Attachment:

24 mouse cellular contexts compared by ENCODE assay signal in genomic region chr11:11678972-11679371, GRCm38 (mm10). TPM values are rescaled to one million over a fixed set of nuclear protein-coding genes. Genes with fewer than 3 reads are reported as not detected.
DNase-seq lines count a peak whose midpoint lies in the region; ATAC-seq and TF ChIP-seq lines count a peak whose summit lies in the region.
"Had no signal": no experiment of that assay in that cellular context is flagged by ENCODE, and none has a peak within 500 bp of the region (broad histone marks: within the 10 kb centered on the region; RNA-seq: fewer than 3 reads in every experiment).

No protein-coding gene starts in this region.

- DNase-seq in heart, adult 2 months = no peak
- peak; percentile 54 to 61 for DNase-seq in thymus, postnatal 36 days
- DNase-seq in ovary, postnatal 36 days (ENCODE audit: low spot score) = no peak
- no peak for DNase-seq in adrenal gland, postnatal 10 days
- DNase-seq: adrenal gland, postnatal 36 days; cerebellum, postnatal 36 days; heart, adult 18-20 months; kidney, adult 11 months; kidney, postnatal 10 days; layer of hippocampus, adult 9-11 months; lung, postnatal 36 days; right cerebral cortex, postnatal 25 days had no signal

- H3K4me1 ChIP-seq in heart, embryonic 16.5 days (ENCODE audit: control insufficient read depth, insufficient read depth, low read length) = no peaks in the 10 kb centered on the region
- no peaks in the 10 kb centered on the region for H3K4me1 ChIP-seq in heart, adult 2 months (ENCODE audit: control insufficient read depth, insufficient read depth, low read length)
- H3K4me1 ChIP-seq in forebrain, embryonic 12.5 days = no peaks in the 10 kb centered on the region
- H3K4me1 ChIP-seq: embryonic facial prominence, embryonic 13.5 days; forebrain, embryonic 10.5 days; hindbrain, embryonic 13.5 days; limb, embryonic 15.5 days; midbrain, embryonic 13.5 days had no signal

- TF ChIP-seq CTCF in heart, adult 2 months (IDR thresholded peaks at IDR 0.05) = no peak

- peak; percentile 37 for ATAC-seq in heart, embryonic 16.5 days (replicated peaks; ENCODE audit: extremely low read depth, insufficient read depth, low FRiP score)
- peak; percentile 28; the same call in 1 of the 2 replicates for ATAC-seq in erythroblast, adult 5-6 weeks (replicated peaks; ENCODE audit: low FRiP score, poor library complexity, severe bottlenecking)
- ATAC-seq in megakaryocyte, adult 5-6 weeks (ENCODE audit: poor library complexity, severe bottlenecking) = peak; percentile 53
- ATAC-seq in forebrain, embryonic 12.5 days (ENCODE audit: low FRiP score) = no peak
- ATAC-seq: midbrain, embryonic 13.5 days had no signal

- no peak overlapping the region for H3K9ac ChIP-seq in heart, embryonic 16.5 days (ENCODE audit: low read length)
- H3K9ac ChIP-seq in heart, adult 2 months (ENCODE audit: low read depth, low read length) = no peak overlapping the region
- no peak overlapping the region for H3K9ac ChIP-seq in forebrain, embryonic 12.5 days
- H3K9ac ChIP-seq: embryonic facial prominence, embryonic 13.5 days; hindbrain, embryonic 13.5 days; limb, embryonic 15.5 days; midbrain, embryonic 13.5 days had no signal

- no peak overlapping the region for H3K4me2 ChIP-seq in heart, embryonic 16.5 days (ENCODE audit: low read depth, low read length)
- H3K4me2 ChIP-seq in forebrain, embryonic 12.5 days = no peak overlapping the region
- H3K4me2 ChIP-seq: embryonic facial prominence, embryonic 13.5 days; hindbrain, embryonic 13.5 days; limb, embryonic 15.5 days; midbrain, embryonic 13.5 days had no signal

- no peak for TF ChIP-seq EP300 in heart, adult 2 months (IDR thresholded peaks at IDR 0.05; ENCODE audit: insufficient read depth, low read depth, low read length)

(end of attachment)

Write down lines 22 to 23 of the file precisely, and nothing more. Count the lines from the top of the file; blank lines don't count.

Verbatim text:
- no peak overlapping the region for H3K9ac ChIP-seq in forebrain, embryonic 12.5 days
- H3K9ac ChIP-seq: embryonic facial prominence, embryonic 13.5 days; hindbrain, embryonic 13.5 days; limb, embryonic 15.5 days; midbrain, embryonic 13.5 days had no signal